Patti in a moment of clarity knows what she has to do to get her life back on track:

“What she should have done then was find a job or go back to school or become a volunteer. But there always seemed to be something in the way. There was the possibility that Joey would relent and move back home for his senior year. There was the house and garden she’d neglected in her year of drunkenness and depression. There was her cherished freedom to go up to Nameless Lake for weeks at a time whenever she felt like it. There was a more general freedom that she could see was killing her but she was nonetheless unable to let go of.”

She can’t bear the idea of closing off any future possibilities. Her obsession with being continually free to take advantage of what might happen is in fact a form of paralysis. We are fully human when we freely commit to something, and our freedom is realised in the continued exercise of the virtuous option, not in keeping one’s options open. This is the problem with culture of perpetual discernment in so many walks of life, and one that I have most definitely been guilty of earlier in my life. Taking religious vows has actually freed me in a way that I never imagined possible. There is a profound difference between a permanent choice and a life of perpetual response.

As we continue through Lent, we have a chance to exercise our freedom. We should not think of our Lenten penances in negative terms and therefore things that if we do bother with, we’ll do begrudgingly. Rather in anything we give up, as well as showing solidarity with those who have not, and with Christ who gave His very life for us, we also exercise our freedom. In giving up, we show how we are free to make a commitment to something. We show how we are more than the immediate satisfaction of our desires. We are creatures made in the image of God, who with the grace of God can commit ourselves to living on a more profound level of reality than the immediate satisfaction of cravings; we know that the alcoholic swigging his beer is not really free. No doubt in Lent we’ll also learn more about our weakness too; we’ll learn that the theory is often easier than the practise, and that when we fall we often fall hard. However, we should remember that when we rise, we are exercising our freedom in recommitting to our penances not giving them up. We learn that willpower alone is not enough, but we also learn that with the grace of God we might train ourselves for greatness.

Dostoyevsky understood human nature well and commented:

“It seems, in fact, as though the second half of a man's life is made up of nothing but the habits he has accumulated during the first half.”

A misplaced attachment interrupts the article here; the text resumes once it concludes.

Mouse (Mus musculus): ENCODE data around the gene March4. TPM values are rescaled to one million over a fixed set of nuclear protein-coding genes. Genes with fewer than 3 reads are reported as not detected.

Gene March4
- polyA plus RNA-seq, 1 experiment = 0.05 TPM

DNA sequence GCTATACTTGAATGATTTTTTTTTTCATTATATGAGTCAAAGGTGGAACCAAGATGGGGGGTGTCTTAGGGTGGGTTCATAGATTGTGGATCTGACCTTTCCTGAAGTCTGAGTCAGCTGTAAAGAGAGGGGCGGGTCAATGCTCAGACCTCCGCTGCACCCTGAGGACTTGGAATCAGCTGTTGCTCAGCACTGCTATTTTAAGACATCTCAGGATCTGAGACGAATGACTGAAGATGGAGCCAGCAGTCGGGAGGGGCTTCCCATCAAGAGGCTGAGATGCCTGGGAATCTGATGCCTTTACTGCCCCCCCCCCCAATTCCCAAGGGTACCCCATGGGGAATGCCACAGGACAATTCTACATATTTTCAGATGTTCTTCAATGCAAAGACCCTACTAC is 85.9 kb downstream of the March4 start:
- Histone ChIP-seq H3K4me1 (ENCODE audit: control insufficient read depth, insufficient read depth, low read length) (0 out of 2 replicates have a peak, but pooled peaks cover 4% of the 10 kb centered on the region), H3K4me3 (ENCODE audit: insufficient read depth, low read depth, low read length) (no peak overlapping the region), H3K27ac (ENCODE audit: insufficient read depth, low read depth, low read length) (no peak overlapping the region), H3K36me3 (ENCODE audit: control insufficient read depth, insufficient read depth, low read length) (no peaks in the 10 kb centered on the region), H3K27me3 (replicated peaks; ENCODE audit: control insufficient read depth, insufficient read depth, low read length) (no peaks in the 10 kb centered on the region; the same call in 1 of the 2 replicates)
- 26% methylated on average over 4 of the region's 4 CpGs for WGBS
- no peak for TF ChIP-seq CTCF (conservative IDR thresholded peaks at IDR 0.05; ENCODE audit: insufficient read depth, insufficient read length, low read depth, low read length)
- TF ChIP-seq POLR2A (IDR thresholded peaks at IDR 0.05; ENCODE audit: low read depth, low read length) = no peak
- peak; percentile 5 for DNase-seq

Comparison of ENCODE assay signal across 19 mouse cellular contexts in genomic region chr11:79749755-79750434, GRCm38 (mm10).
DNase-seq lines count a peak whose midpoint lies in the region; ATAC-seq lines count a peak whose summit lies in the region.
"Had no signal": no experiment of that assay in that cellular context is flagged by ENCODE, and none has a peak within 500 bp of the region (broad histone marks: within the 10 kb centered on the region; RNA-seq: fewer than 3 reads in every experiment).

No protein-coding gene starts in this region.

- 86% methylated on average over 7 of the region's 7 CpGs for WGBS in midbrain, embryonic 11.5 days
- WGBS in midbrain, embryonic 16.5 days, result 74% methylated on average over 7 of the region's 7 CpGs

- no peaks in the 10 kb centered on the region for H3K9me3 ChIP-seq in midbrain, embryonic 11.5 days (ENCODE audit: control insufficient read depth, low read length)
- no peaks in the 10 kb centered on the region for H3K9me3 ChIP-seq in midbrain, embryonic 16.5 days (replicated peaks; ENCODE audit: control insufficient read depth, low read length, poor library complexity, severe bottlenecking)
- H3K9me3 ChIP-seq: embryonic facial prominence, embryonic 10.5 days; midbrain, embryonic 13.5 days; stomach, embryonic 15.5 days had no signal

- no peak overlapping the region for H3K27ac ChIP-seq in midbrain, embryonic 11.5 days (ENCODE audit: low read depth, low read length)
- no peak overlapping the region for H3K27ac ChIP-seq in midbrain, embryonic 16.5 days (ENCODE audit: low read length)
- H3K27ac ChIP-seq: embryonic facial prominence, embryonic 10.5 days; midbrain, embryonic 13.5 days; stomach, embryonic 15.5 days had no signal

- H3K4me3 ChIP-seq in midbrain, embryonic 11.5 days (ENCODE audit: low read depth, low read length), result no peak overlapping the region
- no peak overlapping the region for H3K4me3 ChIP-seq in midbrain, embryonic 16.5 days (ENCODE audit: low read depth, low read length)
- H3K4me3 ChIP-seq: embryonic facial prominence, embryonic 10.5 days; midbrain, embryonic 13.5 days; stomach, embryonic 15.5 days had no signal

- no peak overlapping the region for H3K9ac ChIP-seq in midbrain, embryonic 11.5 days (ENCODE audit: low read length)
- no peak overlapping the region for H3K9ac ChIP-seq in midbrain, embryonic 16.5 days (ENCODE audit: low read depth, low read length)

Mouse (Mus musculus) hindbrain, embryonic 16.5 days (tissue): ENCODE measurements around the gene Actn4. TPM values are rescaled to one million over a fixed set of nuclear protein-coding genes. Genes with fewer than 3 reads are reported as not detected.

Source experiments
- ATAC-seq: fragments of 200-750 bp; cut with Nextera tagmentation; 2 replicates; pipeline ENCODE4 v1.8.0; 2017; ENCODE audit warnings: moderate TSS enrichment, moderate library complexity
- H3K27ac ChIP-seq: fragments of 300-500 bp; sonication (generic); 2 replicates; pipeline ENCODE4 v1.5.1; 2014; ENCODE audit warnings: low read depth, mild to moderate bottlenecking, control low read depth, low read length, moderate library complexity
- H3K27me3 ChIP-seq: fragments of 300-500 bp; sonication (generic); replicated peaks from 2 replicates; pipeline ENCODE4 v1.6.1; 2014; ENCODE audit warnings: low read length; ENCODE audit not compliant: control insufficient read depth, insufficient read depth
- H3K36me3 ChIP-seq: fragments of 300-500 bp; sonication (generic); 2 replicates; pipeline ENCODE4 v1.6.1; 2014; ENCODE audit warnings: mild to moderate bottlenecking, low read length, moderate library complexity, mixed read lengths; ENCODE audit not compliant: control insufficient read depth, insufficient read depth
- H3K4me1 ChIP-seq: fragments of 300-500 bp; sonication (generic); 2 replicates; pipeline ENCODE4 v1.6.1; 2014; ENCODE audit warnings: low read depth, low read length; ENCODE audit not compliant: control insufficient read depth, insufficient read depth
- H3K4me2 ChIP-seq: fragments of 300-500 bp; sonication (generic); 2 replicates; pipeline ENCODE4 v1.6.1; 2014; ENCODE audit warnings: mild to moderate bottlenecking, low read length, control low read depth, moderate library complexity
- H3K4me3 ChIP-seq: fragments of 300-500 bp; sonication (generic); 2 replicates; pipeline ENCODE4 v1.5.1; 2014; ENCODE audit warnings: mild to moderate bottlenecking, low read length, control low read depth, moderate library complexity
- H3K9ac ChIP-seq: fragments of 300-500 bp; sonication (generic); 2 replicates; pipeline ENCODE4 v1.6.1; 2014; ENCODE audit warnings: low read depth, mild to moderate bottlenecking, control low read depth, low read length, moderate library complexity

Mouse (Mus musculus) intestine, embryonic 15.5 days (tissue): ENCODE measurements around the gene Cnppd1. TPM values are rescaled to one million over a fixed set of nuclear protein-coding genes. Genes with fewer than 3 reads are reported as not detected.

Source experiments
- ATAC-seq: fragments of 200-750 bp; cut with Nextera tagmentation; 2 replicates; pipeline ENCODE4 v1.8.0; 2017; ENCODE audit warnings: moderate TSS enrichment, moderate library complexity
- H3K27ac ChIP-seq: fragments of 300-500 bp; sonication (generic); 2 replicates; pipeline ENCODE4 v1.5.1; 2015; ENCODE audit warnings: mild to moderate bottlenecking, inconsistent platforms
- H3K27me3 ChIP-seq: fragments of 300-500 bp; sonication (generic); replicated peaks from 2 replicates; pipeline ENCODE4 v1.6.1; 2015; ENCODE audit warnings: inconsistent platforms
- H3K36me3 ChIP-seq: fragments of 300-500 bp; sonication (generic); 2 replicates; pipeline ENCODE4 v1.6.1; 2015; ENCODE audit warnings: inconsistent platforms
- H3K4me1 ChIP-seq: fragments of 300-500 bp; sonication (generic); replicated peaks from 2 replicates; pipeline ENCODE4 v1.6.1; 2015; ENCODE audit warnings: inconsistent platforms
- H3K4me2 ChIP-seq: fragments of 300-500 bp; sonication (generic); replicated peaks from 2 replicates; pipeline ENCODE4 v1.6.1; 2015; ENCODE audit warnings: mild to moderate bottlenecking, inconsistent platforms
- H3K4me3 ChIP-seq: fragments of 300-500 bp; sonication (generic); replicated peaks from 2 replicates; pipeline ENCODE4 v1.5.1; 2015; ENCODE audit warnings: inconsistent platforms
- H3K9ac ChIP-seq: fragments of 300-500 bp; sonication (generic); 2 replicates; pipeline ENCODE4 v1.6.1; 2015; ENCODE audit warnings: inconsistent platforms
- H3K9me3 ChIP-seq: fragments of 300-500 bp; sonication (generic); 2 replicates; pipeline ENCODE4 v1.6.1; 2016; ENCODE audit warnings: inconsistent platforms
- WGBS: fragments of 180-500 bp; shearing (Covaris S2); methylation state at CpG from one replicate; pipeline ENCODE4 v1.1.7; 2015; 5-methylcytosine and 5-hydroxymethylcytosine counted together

During Lent, we can show that this need not always be the case, new habits can be formed and old habits broken. Prayer, fasting and almsgiving are the best way to do this. Not allowing our futures to be dictated by our pasts is one significant way we can start to our exercise our freedom from tomorrow.

*The event was organised by Dr James Orr, a Post-Doctoral Fellow in Theology at Christchurch, and was the inaugural Oxford event of The Trinity Forum which aims to bring together Christians and others to consider big questions relating to faith, culture and public policy in a convivial atmosphere.

Image: Portrait of Dostoyevsky, by Vasily Perov (1872)

Br Toby Lees O.P.

Br Toby Lees O.P. Br Toby Lees is a deacon based at St Dominic's Priory in London but assigned to the Priory of San Clemente in Rome for reasons of study. He is completing his STB at the Pontifical University of St Thomas Aquinas ("Angelicum") in Rome.  |  toby.lees@english.op.org

Comments

Paul Padley commented on 25-Feb-2015 06:51 AM
Dear Br Lees,

I read this article before breakfast today, Wednesday Feb 25th. It helped to set me up for the day. Thank you.
Mark Hart commented on 26-Feb-2015 08:34 AM
Many thanks for this. When was the event? Was it recorded? I can't find it on the Trinity Forum website with the other videos.
Br Toby commented on 02-Mar-2015 11:39 AM
Dear Paul and Mark - thank you for your kind comments.

Mark, the event was on 13th February. Unfortunately it was not recorded, and I don't think there was a transcript of the talk either.

All the best,

Br Toby

Post a Comment


Captcha Image
Follow us
Great Dominicans

Great Dominicans

News

News

Consecrated Life

Consecrated Life

Recent posts


Tags


Liturgical index


All tags & authors


Archive

Upcoming events

View the full calendar